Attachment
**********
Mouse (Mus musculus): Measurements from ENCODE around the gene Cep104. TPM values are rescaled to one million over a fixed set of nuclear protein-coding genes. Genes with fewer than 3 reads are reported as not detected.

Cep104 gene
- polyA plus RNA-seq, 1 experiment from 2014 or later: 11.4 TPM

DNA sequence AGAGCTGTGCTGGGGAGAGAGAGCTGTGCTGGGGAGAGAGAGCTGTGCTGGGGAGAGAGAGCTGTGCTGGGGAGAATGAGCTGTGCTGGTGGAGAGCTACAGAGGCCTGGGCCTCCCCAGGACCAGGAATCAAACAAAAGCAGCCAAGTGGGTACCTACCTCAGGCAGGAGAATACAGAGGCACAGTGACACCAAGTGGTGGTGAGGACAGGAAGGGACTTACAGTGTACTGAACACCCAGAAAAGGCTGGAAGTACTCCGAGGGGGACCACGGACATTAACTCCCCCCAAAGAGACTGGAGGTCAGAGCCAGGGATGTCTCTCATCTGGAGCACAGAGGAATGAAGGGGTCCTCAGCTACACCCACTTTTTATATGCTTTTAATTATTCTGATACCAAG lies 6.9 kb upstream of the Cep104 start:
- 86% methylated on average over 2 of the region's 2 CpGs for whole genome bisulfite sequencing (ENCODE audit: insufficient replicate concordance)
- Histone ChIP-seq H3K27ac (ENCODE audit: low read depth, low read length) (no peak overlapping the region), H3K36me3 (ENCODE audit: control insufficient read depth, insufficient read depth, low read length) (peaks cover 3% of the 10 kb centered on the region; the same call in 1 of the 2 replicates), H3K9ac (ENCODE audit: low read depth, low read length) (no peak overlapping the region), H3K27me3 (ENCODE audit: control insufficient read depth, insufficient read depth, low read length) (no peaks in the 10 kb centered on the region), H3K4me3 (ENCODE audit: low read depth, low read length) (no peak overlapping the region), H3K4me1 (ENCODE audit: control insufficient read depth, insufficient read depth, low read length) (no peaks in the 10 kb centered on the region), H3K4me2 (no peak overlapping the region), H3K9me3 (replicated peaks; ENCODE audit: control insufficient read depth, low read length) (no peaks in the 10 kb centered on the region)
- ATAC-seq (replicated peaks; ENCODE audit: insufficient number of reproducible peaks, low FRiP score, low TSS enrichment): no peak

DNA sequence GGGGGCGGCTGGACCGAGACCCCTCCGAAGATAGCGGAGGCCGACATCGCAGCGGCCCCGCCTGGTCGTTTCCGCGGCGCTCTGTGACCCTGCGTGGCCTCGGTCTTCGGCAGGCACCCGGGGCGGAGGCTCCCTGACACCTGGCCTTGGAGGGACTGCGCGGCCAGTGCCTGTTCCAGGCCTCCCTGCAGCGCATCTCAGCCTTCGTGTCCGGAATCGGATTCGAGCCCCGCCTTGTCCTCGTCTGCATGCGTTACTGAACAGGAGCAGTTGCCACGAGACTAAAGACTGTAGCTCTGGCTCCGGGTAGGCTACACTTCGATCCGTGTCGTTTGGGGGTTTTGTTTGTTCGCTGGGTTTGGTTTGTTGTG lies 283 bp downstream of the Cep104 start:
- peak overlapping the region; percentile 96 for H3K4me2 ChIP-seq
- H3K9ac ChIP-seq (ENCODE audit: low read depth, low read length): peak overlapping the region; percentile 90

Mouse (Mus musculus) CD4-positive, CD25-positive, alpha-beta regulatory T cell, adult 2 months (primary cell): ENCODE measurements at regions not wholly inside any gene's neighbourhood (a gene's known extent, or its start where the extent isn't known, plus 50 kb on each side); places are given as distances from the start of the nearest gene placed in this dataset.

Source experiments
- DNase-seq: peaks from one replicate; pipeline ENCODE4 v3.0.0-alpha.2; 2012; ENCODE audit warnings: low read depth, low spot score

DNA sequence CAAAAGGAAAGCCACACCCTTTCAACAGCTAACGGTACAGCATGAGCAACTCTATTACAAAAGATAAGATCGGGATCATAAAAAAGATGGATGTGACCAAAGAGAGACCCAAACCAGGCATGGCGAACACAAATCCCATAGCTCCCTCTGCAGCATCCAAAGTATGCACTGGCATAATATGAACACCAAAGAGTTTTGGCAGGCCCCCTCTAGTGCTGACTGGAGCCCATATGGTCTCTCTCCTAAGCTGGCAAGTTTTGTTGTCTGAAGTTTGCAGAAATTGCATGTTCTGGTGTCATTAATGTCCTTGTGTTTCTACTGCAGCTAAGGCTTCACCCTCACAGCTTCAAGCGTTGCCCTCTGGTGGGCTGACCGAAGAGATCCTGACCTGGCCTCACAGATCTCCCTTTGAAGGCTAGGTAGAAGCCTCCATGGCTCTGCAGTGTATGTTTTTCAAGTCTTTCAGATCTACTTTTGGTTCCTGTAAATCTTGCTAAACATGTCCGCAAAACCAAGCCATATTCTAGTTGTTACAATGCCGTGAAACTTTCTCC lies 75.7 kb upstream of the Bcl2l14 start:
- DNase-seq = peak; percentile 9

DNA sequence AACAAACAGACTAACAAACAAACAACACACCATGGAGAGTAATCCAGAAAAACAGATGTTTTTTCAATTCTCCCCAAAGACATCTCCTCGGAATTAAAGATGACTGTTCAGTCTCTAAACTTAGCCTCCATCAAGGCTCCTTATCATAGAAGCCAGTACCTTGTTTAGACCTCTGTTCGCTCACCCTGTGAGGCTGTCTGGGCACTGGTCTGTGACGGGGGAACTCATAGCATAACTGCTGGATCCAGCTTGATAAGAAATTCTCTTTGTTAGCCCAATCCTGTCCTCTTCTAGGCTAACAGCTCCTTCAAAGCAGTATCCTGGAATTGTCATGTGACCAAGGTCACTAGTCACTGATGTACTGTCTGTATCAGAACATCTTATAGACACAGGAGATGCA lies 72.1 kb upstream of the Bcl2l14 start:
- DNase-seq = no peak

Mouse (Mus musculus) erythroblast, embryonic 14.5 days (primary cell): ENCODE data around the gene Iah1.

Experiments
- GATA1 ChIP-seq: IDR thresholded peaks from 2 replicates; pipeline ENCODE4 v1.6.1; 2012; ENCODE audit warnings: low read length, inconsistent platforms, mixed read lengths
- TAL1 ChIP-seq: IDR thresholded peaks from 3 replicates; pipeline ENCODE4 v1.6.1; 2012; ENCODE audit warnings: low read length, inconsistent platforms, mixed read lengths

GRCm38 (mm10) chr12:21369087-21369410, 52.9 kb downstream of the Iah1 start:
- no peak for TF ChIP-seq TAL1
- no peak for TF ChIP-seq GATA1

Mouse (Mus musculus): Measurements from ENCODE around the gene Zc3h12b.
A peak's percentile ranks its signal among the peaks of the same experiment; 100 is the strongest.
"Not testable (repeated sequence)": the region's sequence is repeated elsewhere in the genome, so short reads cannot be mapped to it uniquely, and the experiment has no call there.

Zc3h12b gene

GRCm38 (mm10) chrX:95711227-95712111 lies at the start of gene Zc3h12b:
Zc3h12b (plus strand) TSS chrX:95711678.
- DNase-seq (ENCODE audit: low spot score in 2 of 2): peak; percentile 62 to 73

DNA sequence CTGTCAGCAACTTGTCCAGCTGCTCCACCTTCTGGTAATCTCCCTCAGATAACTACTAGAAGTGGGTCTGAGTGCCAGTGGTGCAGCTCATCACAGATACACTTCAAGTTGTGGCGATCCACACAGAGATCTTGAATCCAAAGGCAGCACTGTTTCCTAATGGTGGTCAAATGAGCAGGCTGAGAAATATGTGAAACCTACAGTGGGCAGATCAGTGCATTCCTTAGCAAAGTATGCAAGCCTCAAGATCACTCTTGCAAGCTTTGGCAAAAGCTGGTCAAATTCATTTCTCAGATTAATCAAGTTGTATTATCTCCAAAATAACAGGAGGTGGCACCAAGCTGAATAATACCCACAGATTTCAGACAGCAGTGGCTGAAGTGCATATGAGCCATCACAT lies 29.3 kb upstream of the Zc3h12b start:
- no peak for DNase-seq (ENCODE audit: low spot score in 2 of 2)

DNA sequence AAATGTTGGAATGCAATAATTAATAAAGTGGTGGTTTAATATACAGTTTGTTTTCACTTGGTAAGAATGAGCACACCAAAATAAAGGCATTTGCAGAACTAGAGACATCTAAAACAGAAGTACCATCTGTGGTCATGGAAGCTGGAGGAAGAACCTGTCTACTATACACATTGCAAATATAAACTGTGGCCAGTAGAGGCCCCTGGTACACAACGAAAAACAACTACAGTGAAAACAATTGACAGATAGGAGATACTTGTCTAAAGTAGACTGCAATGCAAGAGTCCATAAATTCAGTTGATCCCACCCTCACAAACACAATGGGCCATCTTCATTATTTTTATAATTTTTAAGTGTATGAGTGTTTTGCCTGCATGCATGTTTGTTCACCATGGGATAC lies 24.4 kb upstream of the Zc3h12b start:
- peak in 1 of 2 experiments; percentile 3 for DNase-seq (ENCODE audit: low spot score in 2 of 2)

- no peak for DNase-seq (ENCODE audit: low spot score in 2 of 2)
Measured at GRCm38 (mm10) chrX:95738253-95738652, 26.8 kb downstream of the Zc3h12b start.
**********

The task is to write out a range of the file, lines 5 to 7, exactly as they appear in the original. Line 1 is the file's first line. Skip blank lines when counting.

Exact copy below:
- 86% methylated on average over 2 of the region's 2 CpGs for whole genome bisulfite sequencing (ENCODE audit: insufficient replicate concordance)
- Histone ChIP-seq H3K27ac (ENCODE audit: low read depth, low read length) (no peak overlapping the region), H3K36me3 (ENCODE audit: control insufficient read depth, insufficient read depth, low read length) (peaks cover 3% of the 10 kb centered on the region; the same call in 1 of the 2 replicates), H3K9ac (ENCODE audit: low read depth, low read length) (no peak overlapping the region), H3K27me3 (ENCODE audit: control insufficient read depth, insufficient read depth, low read length) (no peaks in the 10 kb centered on the region), H3K4me3 (ENCODE audit: low read depth, low read length) (no peak overlapping the region), H3K4me1 (ENCODE audit: control insufficient read depth, insufficient read depth, low read length) (no peaks in the 10 kb centered on the region), H3K4me2 (no peak overlapping the region), H3K9me3 (replicated peaks; ENCODE audit: control insufficient read depth, low read length) (no peaks in the 10 kb centered on the region)
- ATAC-seq (replicated peaks; ENCODE audit: insufficient number of reproducible peaks, low FRiP score, low TSS enrichment): no peak